Thirty-eight scientific advisers to governments have urged leaders at the upcoming COP26 climate conference to focus on detailed action plans, not just pledges, to keep a 1.5 degree Celsius temperature limit within reach.
In four days’ time, governments will meet in Glasgow, Scotland, to meet a deadline of this year to commit to more ambitious emissions cut pledges, in what could be the last chance to put the world on track to keeping warming to below 2C above pre-industrial levels and ideally 1.5C (2.7 degrees Fahrenheit).
This week, a United Nations report said current pledges put the world on track for an average 2.7C temperature rise and a separate report in August warned that global warming caused by greenhouse gas emissions could breach 1.5C in the next two decades.
In a statement published on Thursday, senior scientific advisers in countries including Argentina, Australia, Britain, Canada, Costa Rica, India, Mauritius, Mexico and Morocco, said it was still possible to limit global warming to 1.5C by the end of the century.
However, significant behavioural, technological and socio-economic transformations are needed to achieve a steep reduction in emissions by 2030 and net zero emissions by 2050.
The advisers said governments must develop long-term strategies based on scientific evidence to scale up ways to decarbonise economies over the next decade, have clear and detailed policies and regular reviews of emissions reduction plans.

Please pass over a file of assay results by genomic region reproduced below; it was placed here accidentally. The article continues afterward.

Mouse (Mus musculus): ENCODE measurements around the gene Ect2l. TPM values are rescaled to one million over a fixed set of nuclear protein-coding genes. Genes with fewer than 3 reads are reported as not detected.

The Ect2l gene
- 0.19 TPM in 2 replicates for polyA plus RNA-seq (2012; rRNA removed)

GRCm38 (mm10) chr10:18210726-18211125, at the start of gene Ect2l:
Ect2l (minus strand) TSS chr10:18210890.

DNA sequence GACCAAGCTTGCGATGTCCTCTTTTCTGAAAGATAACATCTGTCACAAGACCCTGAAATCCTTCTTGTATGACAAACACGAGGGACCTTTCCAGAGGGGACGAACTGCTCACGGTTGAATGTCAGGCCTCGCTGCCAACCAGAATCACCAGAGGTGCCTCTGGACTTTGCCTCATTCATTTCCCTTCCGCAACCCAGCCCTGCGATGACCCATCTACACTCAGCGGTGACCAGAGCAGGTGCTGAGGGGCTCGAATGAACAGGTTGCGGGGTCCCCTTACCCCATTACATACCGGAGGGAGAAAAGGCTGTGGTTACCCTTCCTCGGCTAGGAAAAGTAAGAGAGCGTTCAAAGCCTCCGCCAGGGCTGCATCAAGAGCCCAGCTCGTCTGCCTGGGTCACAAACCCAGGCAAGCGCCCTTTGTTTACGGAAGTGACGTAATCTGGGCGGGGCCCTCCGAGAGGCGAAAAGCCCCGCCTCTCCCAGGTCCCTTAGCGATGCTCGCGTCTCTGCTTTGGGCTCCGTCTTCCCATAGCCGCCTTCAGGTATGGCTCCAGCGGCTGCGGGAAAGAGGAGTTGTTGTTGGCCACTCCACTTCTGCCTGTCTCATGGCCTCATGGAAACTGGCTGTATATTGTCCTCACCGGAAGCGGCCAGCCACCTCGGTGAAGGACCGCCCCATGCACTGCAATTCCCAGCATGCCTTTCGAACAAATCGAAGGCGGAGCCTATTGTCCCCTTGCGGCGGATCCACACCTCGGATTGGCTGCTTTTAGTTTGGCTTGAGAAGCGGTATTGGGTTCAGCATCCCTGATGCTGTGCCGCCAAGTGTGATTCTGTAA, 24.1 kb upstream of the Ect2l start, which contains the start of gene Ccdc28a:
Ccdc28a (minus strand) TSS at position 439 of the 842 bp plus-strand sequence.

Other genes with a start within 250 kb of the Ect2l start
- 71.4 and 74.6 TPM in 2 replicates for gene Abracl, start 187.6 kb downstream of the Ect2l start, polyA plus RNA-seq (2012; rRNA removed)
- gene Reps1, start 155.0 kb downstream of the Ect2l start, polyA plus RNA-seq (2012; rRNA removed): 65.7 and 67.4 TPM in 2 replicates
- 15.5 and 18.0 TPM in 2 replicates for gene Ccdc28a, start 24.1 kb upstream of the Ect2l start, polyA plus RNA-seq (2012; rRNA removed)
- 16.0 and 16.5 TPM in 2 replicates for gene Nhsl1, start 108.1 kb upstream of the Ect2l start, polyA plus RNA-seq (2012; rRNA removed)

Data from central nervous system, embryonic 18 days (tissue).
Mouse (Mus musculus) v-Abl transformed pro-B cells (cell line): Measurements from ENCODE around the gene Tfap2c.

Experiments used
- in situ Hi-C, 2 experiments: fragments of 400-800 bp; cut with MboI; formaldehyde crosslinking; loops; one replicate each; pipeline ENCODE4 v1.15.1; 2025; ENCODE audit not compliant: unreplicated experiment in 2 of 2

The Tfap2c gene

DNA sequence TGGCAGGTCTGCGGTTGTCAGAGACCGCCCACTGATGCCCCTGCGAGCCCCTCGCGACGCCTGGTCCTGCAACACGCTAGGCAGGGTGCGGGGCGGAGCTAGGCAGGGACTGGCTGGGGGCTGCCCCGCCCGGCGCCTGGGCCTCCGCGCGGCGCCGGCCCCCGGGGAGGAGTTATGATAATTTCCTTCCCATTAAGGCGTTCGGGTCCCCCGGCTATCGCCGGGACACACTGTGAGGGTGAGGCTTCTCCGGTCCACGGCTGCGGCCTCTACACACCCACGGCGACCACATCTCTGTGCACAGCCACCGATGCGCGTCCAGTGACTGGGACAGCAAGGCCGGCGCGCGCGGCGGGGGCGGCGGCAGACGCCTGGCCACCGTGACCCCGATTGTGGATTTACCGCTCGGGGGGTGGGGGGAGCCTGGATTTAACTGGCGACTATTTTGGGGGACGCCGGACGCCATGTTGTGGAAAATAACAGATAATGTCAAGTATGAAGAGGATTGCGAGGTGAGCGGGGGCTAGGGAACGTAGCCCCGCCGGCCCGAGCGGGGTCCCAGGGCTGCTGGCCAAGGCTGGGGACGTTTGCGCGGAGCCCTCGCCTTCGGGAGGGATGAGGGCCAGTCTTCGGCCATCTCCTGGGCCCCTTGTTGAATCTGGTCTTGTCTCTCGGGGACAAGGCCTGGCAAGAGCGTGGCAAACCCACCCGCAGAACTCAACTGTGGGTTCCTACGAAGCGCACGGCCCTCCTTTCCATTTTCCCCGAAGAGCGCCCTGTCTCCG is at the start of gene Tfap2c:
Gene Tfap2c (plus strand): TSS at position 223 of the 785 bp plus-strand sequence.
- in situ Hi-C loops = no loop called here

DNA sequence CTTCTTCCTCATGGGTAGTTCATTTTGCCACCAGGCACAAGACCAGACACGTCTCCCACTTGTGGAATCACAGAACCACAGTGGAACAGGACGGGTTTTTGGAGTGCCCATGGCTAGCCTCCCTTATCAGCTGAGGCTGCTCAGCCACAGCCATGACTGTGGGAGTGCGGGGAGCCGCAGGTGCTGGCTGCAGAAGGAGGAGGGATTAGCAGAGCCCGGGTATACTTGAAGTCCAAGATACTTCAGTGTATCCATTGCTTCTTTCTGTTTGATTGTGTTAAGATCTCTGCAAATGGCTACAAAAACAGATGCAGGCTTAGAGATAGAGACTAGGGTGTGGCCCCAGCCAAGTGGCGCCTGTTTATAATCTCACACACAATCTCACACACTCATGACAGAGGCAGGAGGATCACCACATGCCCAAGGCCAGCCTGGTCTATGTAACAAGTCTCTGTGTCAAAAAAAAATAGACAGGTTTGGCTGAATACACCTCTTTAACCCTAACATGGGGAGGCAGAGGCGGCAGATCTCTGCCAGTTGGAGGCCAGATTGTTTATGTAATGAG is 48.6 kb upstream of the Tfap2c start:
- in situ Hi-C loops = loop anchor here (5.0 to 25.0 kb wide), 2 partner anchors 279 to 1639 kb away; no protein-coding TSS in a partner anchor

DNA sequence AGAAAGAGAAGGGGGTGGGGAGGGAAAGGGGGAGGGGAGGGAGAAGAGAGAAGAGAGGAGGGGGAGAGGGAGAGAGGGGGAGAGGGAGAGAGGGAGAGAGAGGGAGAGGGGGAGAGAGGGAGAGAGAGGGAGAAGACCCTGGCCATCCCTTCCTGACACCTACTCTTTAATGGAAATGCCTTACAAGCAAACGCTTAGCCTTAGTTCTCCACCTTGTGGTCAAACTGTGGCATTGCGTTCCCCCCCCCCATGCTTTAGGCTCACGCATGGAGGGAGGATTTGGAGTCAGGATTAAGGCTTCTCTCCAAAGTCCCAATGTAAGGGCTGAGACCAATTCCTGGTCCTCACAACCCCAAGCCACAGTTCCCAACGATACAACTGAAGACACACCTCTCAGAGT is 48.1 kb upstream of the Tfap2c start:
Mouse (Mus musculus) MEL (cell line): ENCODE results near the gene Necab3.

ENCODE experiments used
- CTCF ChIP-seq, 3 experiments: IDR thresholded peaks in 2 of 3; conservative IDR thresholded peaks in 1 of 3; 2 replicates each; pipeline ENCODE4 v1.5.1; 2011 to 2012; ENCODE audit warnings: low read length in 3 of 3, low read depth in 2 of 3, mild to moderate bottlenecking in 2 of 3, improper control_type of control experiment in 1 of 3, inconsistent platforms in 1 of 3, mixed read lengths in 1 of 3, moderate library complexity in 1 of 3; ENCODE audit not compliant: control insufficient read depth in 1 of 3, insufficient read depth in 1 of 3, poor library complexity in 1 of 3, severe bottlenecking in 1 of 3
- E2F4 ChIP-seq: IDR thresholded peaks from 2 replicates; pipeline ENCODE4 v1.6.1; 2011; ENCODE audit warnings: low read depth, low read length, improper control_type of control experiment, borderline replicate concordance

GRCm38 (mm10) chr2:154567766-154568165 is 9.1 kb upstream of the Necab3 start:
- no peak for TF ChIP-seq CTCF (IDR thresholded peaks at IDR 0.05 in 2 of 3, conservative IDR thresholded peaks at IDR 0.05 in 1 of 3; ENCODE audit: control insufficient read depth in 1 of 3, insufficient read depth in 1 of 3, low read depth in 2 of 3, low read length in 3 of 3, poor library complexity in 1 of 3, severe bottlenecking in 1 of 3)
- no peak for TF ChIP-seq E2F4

‘More than just a pledge’
“The 1.5C (limit) is achievable provided action is taken. Action needs to be more than just a pledge; it needs to be backed up by clear plans and those plans need to be monitored,” Patrick Vallance, the UK government’s chief scientific adviser, told journalists.
The advisers said a range of existing and new technological solutions need to be scaled up rapidly and deployed across all sectors of the global economy.
There should be much more international collaboration to accelerate research, development, demonstration and deployment of effective ways to reduce emissions and solutions to adapt to climate change.
Many scientists have long called for rapid and drastic changes across society to help limit global warming, including less consumption of meat, less travel by aeroplane and internal combustion engine cars.
“I think those are things which need to happen,” Vallance said.
“There are behavioural changes which are needed from all of us. A series of small changes are important when they are aggregated over millions and millions of people.”
How that might be achieved is a decision for governments, not scientists, but the world should not rely on a “magic technology” to save it, he said.
“The ‘green’ choice needs to be the easy choice. If there is too much of a barrier there won’t be much change. At the moment, some of these choices are expensive. The cost premium needs to be brought down,” Vallance added.
Australia will not back EU, US-led pledge to cut methane emissions
Australia will not back a pledge, led by the European Union and the United States, to cut methane emissions by 30 percent amid concerns about the impact on farming, coal and gas operations, a spokesperson for Energy Minister Angus Taylor confirmed on Thursday.
The United States and EU in September announced the effort in September aiming to rally rapid climate action before the start of UN climate talks in Glasgow, which start on Sunday.
Australia’s decision was first reported in The Australian newspaper.